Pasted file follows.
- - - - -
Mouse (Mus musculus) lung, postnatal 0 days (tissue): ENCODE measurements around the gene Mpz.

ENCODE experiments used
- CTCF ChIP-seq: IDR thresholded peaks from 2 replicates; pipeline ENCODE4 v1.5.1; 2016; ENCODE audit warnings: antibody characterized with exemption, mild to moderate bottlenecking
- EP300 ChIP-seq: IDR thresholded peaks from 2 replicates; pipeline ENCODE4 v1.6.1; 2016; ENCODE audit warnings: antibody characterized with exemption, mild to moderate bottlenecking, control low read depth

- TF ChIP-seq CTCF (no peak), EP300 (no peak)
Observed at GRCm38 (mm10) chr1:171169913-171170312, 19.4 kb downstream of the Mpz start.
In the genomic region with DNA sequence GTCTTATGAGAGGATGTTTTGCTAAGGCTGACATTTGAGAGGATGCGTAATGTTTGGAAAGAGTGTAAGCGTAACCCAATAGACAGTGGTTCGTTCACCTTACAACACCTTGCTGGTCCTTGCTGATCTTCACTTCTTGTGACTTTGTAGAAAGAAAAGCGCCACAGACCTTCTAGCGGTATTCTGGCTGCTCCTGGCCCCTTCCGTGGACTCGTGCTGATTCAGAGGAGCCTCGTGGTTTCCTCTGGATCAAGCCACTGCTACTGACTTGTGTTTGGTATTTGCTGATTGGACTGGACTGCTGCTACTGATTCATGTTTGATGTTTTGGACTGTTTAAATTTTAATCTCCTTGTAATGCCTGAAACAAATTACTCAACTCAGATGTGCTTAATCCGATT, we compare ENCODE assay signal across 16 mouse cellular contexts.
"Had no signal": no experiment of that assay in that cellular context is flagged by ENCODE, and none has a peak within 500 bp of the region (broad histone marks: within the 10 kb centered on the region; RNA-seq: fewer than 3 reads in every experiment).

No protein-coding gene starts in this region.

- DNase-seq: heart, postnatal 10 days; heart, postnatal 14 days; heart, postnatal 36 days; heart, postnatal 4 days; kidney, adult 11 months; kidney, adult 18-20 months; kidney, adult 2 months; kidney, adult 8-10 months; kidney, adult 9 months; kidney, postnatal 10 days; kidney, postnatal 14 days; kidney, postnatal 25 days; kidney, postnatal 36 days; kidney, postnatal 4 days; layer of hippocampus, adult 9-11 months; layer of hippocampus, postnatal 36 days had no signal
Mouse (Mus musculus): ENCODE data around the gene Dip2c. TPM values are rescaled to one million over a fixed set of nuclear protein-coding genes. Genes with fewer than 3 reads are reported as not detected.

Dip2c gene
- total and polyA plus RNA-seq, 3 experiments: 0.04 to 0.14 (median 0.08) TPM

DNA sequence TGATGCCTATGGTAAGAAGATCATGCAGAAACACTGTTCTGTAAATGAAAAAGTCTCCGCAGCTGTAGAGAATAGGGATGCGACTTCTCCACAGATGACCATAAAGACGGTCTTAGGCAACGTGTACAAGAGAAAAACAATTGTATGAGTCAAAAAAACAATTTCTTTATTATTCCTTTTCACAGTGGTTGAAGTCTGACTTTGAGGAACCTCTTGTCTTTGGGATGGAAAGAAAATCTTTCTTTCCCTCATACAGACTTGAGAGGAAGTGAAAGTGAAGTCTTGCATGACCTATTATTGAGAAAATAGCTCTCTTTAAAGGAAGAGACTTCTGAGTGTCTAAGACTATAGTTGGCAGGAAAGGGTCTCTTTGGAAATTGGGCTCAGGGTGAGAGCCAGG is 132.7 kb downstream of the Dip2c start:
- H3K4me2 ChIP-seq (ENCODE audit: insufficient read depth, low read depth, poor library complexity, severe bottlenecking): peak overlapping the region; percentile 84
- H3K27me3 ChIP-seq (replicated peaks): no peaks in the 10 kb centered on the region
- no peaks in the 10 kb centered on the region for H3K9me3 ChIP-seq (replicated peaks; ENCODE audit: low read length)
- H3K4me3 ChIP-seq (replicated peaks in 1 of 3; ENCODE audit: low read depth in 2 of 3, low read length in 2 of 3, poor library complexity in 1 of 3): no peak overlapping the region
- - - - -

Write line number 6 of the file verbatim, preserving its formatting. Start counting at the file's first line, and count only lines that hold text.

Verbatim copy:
Observed at GRCm38 (mm10) chr1:171169913-171170312, 19.4 kb downstream of the Mpz start.